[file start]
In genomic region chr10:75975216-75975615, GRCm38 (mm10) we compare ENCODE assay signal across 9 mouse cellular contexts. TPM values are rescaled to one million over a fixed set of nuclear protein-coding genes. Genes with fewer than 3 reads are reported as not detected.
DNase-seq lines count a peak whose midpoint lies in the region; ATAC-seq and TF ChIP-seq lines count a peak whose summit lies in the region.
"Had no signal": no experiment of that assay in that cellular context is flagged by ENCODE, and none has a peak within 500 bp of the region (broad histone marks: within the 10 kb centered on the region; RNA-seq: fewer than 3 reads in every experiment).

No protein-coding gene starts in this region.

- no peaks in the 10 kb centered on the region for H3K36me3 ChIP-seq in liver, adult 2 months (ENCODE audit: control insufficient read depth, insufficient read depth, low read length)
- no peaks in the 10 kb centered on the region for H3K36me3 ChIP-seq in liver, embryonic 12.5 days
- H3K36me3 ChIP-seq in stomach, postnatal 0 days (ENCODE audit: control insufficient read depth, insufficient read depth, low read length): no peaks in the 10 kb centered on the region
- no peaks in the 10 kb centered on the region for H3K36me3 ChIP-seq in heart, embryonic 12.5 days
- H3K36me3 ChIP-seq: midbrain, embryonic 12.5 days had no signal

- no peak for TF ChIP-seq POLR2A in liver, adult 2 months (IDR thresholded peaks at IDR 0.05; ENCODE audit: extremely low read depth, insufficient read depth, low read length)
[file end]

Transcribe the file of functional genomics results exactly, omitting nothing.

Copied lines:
In genomic region chr10:75975216-75975615, GRCm38 (mm10) we compare ENCODE assay signal across 9 mouse cellular contexts. TPM values are rescaled to one million over a fixed set of nuclear protein-coding genes. Genes with fewer than 3 reads are reported as not detected.
DNase-seq lines count a peak whose midpoint lies in the region; ATAC-seq and TF ChIP-seq lines count a peak whose summit lies in the region.
"Had no signal": no experiment of that assay in that cellular context is flagged by ENCODE, and none has a peak within 500 bp of the region (broad histone marks: within the 10 kb centered on the region; RNA-seq: fewer than 3 reads in every experiment).

No protein-coding gene starts in this region.

- no peaks in the 10 kb centered on the region for H3K36me3 ChIP-seq in liver, adult 2 months (ENCODE audit: control insufficient read depth, insufficient read depth, low read length)
- no peaks in the 10 kb centered on the region for H3K36me3 ChIP-seq in liver, embryonic 12.5 days
- H3K36me3 ChIP-seq in stomach, postnatal 0 days (ENCODE audit: control insufficient read depth, insufficient read depth, low read length): no peaks in the 10 kb centered on the region
- no peaks in the 10 kb centered on the region for H3K36me3 ChIP-seq in heart, embryonic 12.5 days
- H3K36me3 ChIP-seq: midbrain, embryonic 12.5 days had no signal

- no peak for TF ChIP-seq POLR2A in liver, adult 2 months (IDR thresholded peaks at IDR 0.05; ENCODE audit: extremely low read depth, insufficient read depth, low read length)